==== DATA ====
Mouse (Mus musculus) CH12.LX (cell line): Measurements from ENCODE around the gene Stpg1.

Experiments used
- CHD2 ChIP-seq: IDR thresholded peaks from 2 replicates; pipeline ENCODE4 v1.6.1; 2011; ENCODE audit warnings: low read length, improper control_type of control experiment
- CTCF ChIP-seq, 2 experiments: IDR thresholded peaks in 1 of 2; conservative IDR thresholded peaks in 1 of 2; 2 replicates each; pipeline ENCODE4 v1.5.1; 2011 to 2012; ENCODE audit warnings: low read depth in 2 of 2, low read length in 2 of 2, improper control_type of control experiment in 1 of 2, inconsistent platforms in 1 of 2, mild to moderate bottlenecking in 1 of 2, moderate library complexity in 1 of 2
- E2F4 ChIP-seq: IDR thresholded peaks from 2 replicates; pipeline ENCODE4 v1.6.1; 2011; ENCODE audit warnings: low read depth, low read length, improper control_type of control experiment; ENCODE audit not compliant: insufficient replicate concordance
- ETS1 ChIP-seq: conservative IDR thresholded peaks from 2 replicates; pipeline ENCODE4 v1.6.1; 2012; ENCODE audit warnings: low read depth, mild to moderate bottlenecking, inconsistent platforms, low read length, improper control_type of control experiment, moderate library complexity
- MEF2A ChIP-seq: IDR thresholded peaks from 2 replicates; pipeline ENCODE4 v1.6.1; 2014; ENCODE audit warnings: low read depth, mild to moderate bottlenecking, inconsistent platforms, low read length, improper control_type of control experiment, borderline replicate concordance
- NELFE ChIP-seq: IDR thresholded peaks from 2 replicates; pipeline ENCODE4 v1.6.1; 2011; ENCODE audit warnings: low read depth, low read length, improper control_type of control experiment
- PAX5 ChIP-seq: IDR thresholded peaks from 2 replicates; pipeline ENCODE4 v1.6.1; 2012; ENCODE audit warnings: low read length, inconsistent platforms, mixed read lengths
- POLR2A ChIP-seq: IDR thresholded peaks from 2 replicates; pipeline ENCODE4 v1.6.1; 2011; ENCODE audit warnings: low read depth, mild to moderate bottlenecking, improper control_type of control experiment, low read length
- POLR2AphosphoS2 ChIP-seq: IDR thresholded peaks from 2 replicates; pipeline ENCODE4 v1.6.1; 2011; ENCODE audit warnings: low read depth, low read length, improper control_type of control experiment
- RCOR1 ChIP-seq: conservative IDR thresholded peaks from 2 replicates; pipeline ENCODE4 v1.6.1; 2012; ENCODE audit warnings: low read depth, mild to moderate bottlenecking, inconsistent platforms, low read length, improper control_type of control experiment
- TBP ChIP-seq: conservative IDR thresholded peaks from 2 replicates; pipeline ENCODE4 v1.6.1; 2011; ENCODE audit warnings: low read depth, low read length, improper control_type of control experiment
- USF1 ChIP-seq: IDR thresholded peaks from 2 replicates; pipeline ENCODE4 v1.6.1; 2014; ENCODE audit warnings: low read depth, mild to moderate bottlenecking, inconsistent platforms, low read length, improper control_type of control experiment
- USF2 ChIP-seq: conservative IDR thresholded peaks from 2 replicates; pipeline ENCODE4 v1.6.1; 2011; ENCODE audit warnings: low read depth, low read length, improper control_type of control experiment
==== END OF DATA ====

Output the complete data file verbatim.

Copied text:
Mouse (Mus musculus) CH12.LX (cell line): Measurements from ENCODE around the gene Stpg1.

Experiments used
- CHD2 ChIP-seq: IDR thresholded peaks from 2 replicates; pipeline ENCODE4 v1.6.1; 2011; ENCODE audit warnings: low read length, improper control_type of control experiment
- CTCF ChIP-seq, 2 experiments: IDR thresholded peaks in 1 of 2; conservative IDR thresholded peaks in 1 of 2; 2 replicates each; pipeline ENCODE4 v1.5.1; 2011 to 2012; ENCODE audit warnings: low read depth in 2 of 2, low read length in 2 of 2, improper control_type of control experiment in 1 of 2, inconsistent platforms in 1 of 2, mild to moderate bottlenecking in 1 of 2, moderate library complexity in 1 of 2
- E2F4 ChIP-seq: IDR thresholded peaks from 2 replicates; pipeline ENCODE4 v1.6.1; 2011; ENCODE audit warnings: low read depth, low read length, improper control_type of control experiment; ENCODE audit not compliant: insufficient replicate concordance
- ETS1 ChIP-seq: conservative IDR thresholded peaks from 2 replicates; pipeline ENCODE4 v1.6.1; 2012; ENCODE audit warnings: low read depth, mild to moderate bottlenecking, inconsistent platforms, low read length, improper control_type of control experiment, moderate library complexity
- MEF2A ChIP-seq: IDR thresholded peaks from 2 replicates; pipeline ENCODE4 v1.6.1; 2014; ENCODE audit warnings: low read depth, mild to moderate bottlenecking, inconsistent platforms, low read length, improper control_type of control experiment, borderline replicate concordance
- NELFE ChIP-seq: IDR thresholded peaks from 2 replicates; pipeline ENCODE4 v1.6.1; 2011; ENCODE audit warnings: low read depth, low read length, improper control_type of control experiment
- PAX5 ChIP-seq: IDR thresholded peaks from 2 replicates; pipeline ENCODE4 v1.6.1; 2012; ENCODE audit warnings: low read length, inconsistent platforms, mixed read lengths
- POLR2A ChIP-seq: IDR thresholded peaks from 2 replicates; pipeline ENCODE4 v1.6.1; 2011; ENCODE audit warnings: low read depth, mild to moderate bottlenecking, improper control_type of control experiment, low read length
- POLR2AphosphoS2 ChIP-seq: IDR thresholded peaks from 2 replicates; pipeline ENCODE4 v1.6.1; 2011; ENCODE audit warnings: low read depth, low read length, improper control_type of control experiment
- RCOR1 ChIP-seq: conservative IDR thresholded peaks from 2 replicates; pipeline ENCODE4 v1.6.1; 2012; ENCODE audit warnings: low read depth, mild to moderate bottlenecking, inconsistent platforms, low read length, improper control_type of control experiment
- TBP ChIP-seq: conservative IDR thresholded peaks from 2 replicates; pipeline ENCODE4 v1.6.1; 2011; ENCODE audit warnings: low read depth, low read length, improper control_type of control experiment
- USF1 ChIP-seq: IDR thresholded peaks from 2 replicates; pipeline ENCODE4 v1.6.1; 2014; ENCODE audit warnings: low read depth, mild to moderate bottlenecking, inconsistent platforms, low read length, improper control_type of control experiment
- USF2 ChIP-seq: conservative IDR thresholded peaks from 2 replicates; pipeline ENCODE4 v1.6.1; 2011; ENCODE audit warnings: low read depth, low read length, improper control_type of control experiment